Kentucky to release some inmates in response to coronavirus

FRANKFORT, Ky.
(AP) — Kentucky will release nearly 200 inmates in the first phase of
reducing prison populations in response to the coronavirus crisis, Gov.
Andy Beshear’s administration said Thursday.

The
governor signed an executive order to shorten the sentences of 186
inmates determined to be more susceptible to contracting the virus, said
J. Michael Brown, secretary of Beshear’s executive Cabinet. The inmates
were convicted of nonviolent offenses, Beshear said.

The
prisoners will be screened to ensure they’re not showing symptoms of
the virus before their release, Brown said. Once released, they’ll have
to go into quarantine for 14 days, he said.

The
action was one of several announced by Beshear amid another spike in
the state’s coronavirus cases and a double-digit increase in the death
toll.

The
governor asked school districts to extend school closings until early
May. He halted overnight stays at state parks and announced plans to
construct a field hospital large enough for at least 2,000 beds at the
state fairgrounds in Louisville.

Meanwhile, surging layoffs led Kentucky residents to file for unemployment benefits in staggering numbers last week as the coronavirus crisis continued to wreak havoc on the economy.

A total of 112,726 Kentuckians filed initial unemployment claims last week, the U.S. Labor Department reported Thursday. The dramatic escalation has left the state’s unemployment system struggling to keep pace with the need for assistance from people suddenly out of work as businesses shut down or scale back and residents stay home in response to the virus.ADVERTISEMENT

The
previous week, 49,023 Kentucky residents had sought jobless benefits in
the state of nearly 4.5 million people. In a recent week before the
virus started damaging the economy, fewer than 2,800 unemployment claims
were filed in Kentucky.

Beshear
recommended that school districts prolong school closings through at
least May 1 because of the virus. The governor previously had asked
schools to close for at least two weeks in March, then extended that
closure until April 20.

“This is further sacrifice by our kids and by our educators, but it’s absolutely necessary,” he said during his daily briefing.

Beshear
reported 100 new coronavirus cases statewide and 11 more virus-related
deaths. Total Kentucky cases since the pandemic began approached 800 and
the death toll reached at least 30.

Most
people who contract COVID-19 have mild or moderate symptoms, which can
include fever and cough but also milder cases of pneumonia, sometimes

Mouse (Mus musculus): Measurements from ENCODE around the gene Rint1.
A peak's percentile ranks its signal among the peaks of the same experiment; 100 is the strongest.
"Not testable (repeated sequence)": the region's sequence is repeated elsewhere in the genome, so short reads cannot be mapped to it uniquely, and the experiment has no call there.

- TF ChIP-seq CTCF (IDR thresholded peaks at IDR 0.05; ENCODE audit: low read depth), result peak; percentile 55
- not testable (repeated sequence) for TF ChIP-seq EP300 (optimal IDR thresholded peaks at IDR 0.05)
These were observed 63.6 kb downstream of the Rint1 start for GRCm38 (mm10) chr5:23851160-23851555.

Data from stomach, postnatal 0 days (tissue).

requiring hospitalization. The risk of death is greater for older adults
and people with other health problems.

The prisoner-release order is meant to protect prison employees and inmates, Brown said.

Nearly
750 more inmates have been identified for a second phase of releases
that could occur soon, Brown said. All the inmates are within six months
of completing their sentences, he said.

The
inmates would face having the rest of their sentences reimposed if they
commit new offenses or fail to meet other conditions once released, he
said.

Beshear
announced plans to construct a field hospital at the fairgrounds in
Louisville as officials brace for a continued escalation of coronavirus
cases.

“Our
goal is to be ready when the surge comes,” he said. “That doesn’t mean
that we wait until we don’t have enough space and then try to put this
together.”

On
the economic front, like many other states, Kentucky’s unemployment
benefit enrollment system has been clogged by the surging number of
claims. Beshear has asked Kentuckians applying to be patient as the
state contends with the crush of applications for benefits.

“We’ve
received a number of complaints because we haven’t been able to move
fast enough,” Beshear said Wednesday. “That’s on us; it’s an
unprecedented time. It’s an amount of claims that we’ve never seen
before. But you know what? It’s our job to fix it.”

The
state continues ramping up efforts to meet the demand for jobless
assistance, said Josh Benton, deputy secretary of the state’s Education
and Workforce Development Cabinet.

He
said the state revamped its website offering a centralized place for
information about unemployment insurance and staffing at the call center
has grown dramatically.

In a Thursday tweet, Beshear urged people to complete applications online, if possible, to help the state process more claims.

The state wants to prioritize use of phone lines for people needing to update PINs or assistance filing claims, Benton said.

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Source: Mountain Top